Catia Cucchiarini

Also published as: C. Cucchiarini


Multilingual Transfer Learning for Children Automatic Speech Recognition
Thomas Rolland | Alberto Abad | Catia Cucchiarini | Helmer Strik
Proceedings of the Thirteenth Language Resources and Evaluation Conference

Despite recent advances in automatic speech recognition (ASR), the recognition of children’s speech still remains a significant challenge. This is mainly due to the high acoustic variability and the limited amount of available training data. The latter problem is particularly evident in languages other than English, which are usually less-resourced. In the current paper, we address children ASR in a number of less-resourced languages by combining several small-sized children speech corpora from these languages. In particular, we address the following research question: Does a novel two-step training strategy in which multilingual learning is followed by language-specific transfer learning outperform conventional single language/task training for children speech, as well as multilingual and transfer learning alone? Based on previous experimental results with English, we hypothesize that multilingual learning provides a better generalization of the underlying characteristics of children’s speech. Our results provide a positive answer to our research question, by showing that using transfer learning on top of a multilingual model for an unseen language outperforms conventional single language-specific learning.

pdf bib
Reading Assistance through LARA, the Learning And Reading Assistant
Elham Akhlaghi | Ingibjörg Iða Auðunardóttir | Branislav Bédi | Hakeem Beedar | Harald Berthelsen | Cathy Chua | Catia Cucchiarini | Brynjarr Eyjólfsson | Nedelina Ivanova | Christèle Maizonniaux | Neasa Ní Chiaráin | Manny Rayner | John Sloan | Sigurður Vigfússon | Ghil’ad Zuckermann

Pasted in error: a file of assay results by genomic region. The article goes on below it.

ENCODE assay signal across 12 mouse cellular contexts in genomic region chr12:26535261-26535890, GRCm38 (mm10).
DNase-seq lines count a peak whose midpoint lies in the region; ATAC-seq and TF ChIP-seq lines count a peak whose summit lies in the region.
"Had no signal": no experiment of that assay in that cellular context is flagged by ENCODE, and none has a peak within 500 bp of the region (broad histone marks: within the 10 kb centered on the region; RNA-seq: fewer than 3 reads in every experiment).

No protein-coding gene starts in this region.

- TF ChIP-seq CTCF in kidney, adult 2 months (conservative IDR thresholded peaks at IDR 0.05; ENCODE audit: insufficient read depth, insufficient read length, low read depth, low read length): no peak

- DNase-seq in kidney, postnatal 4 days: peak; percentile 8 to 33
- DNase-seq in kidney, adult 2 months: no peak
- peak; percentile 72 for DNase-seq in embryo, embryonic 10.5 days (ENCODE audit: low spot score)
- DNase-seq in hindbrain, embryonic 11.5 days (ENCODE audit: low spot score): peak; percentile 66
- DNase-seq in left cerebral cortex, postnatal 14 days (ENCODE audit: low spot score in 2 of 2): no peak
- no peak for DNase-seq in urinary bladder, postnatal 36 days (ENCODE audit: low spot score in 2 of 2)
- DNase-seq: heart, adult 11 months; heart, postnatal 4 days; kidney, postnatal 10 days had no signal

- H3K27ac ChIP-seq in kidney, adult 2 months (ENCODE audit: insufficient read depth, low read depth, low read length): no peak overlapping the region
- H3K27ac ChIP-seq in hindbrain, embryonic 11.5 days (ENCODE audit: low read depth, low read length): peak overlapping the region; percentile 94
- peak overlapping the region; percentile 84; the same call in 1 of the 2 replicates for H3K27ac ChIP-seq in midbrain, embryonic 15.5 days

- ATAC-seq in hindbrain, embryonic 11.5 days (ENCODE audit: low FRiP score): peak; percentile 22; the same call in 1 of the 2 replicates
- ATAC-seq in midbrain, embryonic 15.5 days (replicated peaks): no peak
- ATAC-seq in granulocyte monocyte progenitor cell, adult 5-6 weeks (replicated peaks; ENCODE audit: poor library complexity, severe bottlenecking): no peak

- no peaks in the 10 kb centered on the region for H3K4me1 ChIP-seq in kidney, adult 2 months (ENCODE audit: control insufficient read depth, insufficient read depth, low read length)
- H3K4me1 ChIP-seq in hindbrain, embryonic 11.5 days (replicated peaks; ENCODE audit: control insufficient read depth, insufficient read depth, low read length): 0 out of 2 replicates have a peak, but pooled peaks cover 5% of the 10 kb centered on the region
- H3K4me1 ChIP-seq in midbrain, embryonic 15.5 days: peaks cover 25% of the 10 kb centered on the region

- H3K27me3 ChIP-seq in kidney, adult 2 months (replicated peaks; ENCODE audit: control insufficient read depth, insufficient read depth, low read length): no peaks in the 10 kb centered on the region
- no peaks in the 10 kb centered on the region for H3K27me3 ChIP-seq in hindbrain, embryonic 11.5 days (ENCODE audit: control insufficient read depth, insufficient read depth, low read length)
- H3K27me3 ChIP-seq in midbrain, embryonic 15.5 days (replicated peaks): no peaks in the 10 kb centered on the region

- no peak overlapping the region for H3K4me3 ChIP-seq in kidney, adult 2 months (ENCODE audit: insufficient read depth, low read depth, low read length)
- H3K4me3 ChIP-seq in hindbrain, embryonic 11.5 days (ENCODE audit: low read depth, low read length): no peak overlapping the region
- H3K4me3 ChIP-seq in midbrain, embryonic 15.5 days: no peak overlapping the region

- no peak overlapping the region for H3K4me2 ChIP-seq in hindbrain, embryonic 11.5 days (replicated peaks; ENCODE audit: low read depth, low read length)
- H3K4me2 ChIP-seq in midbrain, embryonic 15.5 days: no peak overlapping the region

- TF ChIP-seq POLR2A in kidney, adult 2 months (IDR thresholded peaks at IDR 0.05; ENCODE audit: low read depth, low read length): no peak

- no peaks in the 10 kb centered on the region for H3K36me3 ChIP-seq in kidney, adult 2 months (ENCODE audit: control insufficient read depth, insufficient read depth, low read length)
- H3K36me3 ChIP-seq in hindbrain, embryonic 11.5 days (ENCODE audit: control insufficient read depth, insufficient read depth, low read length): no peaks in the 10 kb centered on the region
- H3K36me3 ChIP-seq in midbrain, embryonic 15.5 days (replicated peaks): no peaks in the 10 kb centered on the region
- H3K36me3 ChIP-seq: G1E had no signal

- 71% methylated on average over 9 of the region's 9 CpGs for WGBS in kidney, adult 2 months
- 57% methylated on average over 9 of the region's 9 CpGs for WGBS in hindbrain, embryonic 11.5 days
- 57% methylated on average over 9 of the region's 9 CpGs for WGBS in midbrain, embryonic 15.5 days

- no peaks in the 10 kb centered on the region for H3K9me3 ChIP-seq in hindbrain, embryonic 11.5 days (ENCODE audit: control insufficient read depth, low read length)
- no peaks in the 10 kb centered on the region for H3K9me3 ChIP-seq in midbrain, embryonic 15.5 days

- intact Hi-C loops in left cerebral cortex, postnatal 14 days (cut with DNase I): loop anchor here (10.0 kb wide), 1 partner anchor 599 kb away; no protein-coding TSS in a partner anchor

Proceedings of the 2nd Workshop on Tools and Resources to Empower People with REAding DIfficulties (READI) within the 13th Language Resources and Evaluation Conference

We present an overview of LARA, the Learning And Reading Assistant, an open source platform for easy creation and use of multimedia annotated texts designed to support the improvement of reading skills. The paper is divided into three parts. In the first, we give a brief summary of LARA’s processing. In the second, we describe some generic functionality specially relevant for reading assistance: support for phonetically annotated texts, support for image-based texts, and integrated production of text-to-speech (TTS) generated audio. In the third, we outline some of the larger projects so far carried out with LARA, involving development of content for learning second and foreign (L2) languages such as Icelandic, Farsi, Irish, Old Norse and the Australian Aboriginal language Barngarla, where the issues involved overlap with those that arise when trying to help students improve first-language (L1) reading skills. All software and almost all content is freely available.


BLISS: An Agent for Collecting Spoken Dialogue Data about Health and Well-being
Jelte van Waterschoot | Iris Hendrickx | Arif Khan | Esther Klabbers | Marcel de Korte | Helmer Strik | Catia Cucchiarini | Mariët Theune
Proceedings of the Twelfth Language Resources and Evaluation Conference

An important objective in health-technology is the ability to gather information about people’s well-being. Structured interviews can be used to obtain this information, but are time-consuming and not scalable. Questionnaires provide an alternative way to extract such information, though typically lack depth. In this paper, we present our first prototype of the BLISS agent, an artificial intelligent agent which intends to automatically discover what makes people happy and healthy. The goal of Behaviour-based Language-Interactive Speaking Systems (BLISS) is to understand the motivations behind people’s happiness by conducting a personalized spoken dialogue based on a happiness model. We built our first prototype of the model to collect 55 spoken dialogues, in which the BLISS agent asked questions to users about their happiness and well-being. Apart from a description of the BLISS architecture, we also provide details about our dataset, which contains over 120 activities and 100 motivations and is made available for usage.

Dedicated Language Resources for Interdisciplinary Research on Multiword Expressions: Best Thing since Sliced Bread
Ferdy Hubers | Catia Cucchiarini | Helmer Strik
Proceedings of the Twelfth Language Resources and Evaluation Conference